Wall Street initially welcomed the abrupt departure of Pfizer Inc CEO Jeffrey Kindler, but quickly turned to questions about the condition of the pharmaceutical company and the behavior of its board.

Many analysts were amazed that the world's top drugmaker -- a Dow component company, worth $130 billion -- could lose its chief without warning on a Sunday night and with no explanation beyond a claim that the job was simply too tiring for Kindler.

The Pfizer board immediately promoted company veteran and global head of pharmaceutical operations Ian Read, apparently not bothering with a wider CEO search.

It has to raise some red flags, and if nothing else, it's poor communication by Pfizer, said Tom Villalta, lead portfolio manager for Jones Villalta Opportunity Fund.

Couldn't the transition have been done more tactfully? Villalta said. I like Read's marketing experience and don't think he's a bad choice. But this is a weird way to replace the CEO of one of the largest companies in the world.

Shares of Pfizer rose as much as 2.2 percent on the news of Kindler's resignation, as investors hoped Read would push through asset sales, cost cuts, share buybacks or higher dividends to boost the company's lackluster share price.

But the stock ended the day barely higher with a rise of 0.4 percent, as the suddenness of the news suggested disorganization at Pfizer.

Mike Krensavage, principal at Krensavage Management LLC and a long-time drug industry watcher, said Kindler, 55, had yet to lead Pfizer through the biggest challenge in its history: the U.S. patent expiration of its top-selling Lipitor cholesterol drug in November 2011.

It's a big surprise, Krensavage said. Companies usually have a more orderly change of leadership.

Nell Minow, editor of GovernanceMetrics International, an independent research firm specializing in corporate governance, said boards have become a bit trigger-happy when it comes to CEOs, calling it the new normal.

We're living in an off-with-his-head environment, Minow said. I'm not saying they should have given him more time. I am saying they should have been clearer with him about what they wanted... This situation reflects poorly on the board. It makes them look impulsive and desperate.

Still, few shed tears over Kindler's exit. Over the course of his tenure, which began in July 2006, Pfizer's shares have lost 27 percent of their value, underperforming a 10 percent decline in the NYSE Arca Pharmaceutical index of large drugmakers.

(For a graphic on Pfizer's stock performance versus Merck's, see: http://r.reuters.com/xeh78q)

A lawyer by trade, Kindler was previously Pfizer's general counsel and before that led the McDonald's owned Boston Market restaurant chain.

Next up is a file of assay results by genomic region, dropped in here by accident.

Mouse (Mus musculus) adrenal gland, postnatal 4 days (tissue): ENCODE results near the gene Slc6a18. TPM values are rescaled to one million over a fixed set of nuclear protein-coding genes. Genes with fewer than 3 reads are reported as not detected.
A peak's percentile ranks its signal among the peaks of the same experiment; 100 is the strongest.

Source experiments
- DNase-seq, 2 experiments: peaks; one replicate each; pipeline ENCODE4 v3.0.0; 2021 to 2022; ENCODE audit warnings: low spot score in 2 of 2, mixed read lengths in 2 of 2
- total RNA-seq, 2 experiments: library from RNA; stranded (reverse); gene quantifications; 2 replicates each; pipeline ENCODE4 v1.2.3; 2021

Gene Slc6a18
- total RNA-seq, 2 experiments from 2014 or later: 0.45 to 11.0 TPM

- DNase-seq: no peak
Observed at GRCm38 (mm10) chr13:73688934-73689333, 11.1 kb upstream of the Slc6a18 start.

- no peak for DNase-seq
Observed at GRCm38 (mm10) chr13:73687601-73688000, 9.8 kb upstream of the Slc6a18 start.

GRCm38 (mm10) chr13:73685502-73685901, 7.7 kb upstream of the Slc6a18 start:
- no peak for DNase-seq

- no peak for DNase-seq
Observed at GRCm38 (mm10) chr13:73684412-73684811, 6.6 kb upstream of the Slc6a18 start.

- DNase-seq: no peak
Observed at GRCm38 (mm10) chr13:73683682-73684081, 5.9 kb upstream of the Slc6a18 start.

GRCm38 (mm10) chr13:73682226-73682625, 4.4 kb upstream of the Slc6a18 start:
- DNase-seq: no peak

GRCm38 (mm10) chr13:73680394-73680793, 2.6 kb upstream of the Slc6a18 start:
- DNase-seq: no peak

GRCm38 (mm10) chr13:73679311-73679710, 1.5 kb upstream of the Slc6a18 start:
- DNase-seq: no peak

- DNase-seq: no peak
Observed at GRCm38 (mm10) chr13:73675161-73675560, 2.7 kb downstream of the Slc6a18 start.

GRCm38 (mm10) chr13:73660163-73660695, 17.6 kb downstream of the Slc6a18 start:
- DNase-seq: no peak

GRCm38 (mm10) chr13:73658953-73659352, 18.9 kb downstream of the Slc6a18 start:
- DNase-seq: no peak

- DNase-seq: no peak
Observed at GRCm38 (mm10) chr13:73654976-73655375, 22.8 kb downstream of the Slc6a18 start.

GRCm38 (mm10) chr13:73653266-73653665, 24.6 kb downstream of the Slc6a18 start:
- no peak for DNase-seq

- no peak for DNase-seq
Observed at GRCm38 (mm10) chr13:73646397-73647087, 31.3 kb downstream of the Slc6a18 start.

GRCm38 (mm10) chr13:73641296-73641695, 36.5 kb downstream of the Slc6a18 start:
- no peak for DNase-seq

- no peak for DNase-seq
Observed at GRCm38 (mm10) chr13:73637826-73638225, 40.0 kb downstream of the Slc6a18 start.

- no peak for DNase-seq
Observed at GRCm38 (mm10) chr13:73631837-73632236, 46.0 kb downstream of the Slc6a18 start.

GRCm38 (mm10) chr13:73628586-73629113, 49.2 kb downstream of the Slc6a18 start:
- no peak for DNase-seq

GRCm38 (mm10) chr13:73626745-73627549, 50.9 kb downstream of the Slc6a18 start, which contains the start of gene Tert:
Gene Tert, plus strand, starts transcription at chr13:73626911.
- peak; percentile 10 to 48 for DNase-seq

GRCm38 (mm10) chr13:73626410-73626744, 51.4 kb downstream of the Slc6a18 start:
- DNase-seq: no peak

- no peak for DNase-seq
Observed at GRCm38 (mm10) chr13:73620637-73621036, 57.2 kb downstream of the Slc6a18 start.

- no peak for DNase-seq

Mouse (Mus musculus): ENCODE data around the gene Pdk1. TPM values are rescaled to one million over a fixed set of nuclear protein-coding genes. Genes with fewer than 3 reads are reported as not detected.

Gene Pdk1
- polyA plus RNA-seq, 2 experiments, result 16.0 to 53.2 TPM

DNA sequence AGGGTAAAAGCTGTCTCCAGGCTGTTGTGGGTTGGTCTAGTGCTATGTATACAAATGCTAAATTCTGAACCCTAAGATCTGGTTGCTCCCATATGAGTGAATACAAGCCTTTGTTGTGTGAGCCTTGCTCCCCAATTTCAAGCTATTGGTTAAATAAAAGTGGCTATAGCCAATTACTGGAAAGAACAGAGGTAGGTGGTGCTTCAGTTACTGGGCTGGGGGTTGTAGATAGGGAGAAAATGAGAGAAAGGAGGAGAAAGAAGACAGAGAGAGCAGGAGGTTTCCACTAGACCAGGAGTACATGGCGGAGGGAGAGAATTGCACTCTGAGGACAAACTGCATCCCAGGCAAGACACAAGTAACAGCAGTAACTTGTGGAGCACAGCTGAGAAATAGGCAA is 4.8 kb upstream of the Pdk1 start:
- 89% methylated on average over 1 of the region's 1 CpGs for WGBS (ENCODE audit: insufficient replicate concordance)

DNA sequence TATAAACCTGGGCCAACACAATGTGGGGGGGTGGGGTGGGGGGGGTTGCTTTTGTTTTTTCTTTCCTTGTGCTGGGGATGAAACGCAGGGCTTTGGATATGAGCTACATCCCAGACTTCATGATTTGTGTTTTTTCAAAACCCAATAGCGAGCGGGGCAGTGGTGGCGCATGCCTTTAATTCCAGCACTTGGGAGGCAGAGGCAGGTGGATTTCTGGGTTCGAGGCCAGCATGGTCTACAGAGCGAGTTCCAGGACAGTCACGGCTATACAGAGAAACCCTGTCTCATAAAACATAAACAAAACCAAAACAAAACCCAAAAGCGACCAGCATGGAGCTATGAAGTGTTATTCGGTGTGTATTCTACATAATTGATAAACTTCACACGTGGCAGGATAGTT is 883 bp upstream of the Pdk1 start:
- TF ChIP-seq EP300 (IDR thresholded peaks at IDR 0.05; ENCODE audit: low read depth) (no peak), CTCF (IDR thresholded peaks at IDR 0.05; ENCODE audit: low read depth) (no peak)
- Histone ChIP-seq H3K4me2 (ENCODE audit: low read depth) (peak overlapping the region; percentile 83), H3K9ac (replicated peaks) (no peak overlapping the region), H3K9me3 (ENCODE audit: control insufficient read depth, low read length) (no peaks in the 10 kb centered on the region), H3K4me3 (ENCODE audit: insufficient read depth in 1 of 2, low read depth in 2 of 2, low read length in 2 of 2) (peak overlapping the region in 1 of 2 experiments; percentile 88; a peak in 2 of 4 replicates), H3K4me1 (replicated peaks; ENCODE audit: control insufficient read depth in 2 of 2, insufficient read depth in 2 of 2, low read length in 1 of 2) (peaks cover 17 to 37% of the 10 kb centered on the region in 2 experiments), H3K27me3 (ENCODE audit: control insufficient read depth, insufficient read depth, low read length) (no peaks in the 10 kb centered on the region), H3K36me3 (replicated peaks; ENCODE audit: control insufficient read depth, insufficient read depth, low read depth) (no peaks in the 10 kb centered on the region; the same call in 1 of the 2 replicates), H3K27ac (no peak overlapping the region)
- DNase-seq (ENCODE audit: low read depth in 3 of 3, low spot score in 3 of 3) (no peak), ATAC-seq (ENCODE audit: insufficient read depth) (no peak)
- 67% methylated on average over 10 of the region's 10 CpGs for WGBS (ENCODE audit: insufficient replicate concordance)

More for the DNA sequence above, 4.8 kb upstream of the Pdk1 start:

Analysts said Read could be more active since he knows the pharmaceutical business inside out.

I have long thought it would be very positive if Kindler left, said Jordan Schreiber, senior investment officer of Princeton Capital Management Inc. The manner was highly unusual, but I'm glad he's gone.

Kindler said in a statement issued by Pfizer on Sunday night that the job had been extremely demanding and that he wanted to recharge my batteries. He was also replaced by Sanofi-Aventis CEO Christopher Viehbacher as chairman at the Pharmaceutical Research and Manufacturers of America trade group.

People are hopeful there will be some more aggressive restructuring that takes place within Pfizer, said Edward Jones analyst Linda Bannister. We're up against the patent expiration of Lipitor...It's right around the corner.

Kindler's departure comes more than a year after Pfizer completed the signature move of his tenure -- the $67 billion acquisition of rival Wyeth.

That acquisition, which brought Pfizer more access to biotech drugs and vaccines as well as cost cuts, was intended to help Pfizer maneuver through the decline of Lipitor. But the deal has failed to spur stock gains.

Goldman Sachs analyst Jami Rubin said she had long argued that Pfizer should be more aggressive in achieving greater efficiencies in both its $28.5 billion operating expenses base as well as its massive balance sheet and portfolio of various businesses, some of which should be divested.

We are delighted to see the board taking action as Pfizer's share price continues to underperform amid a flurry of questions about strategic direction, Rubin said in research note.

JPMorgan analyst Chris Schott said the CEO change could lead to more aggressive actions at Pfizer, including share repurchases or dividend increases.

While a CEO transition in the midst of a major merger integration will likely create added uncertainty with the story, the key question, in our view, remains on the changes this transition will bring to the Pfizer story, Schott said in a research note.

Rubin of Goldman Sachs called Read, who joined Pfizer in 1978, a seasoned executive with over 20 years of experience running many different regions and businesses in pharma.

Some investors may be concerned that the new CEO may not shake up the company to the degree that some would like to see, but he has the ability to focus the strategy and get the ship going in the right direction, Rubin said.

But Read can only do so much restructuring, and the company will need some promising experimental drugs to succeed, Edward Jones' Bannister said, citing drugs in development for pain, rheumatoid arthritis, blood clots and Alzheimer's disease.

In order for the stock to really start to move on a sustainable basis, it's going to have to come from positive results from their pipeline, Bannister said.

Pfizer's shares ended up 7 cents at $16.80 on the New York Stock Exchange.

(Reporting by Lewis Krauskopf and Ransdell Pierson. Editing by Maureen Bavdek and Robert MacMillan)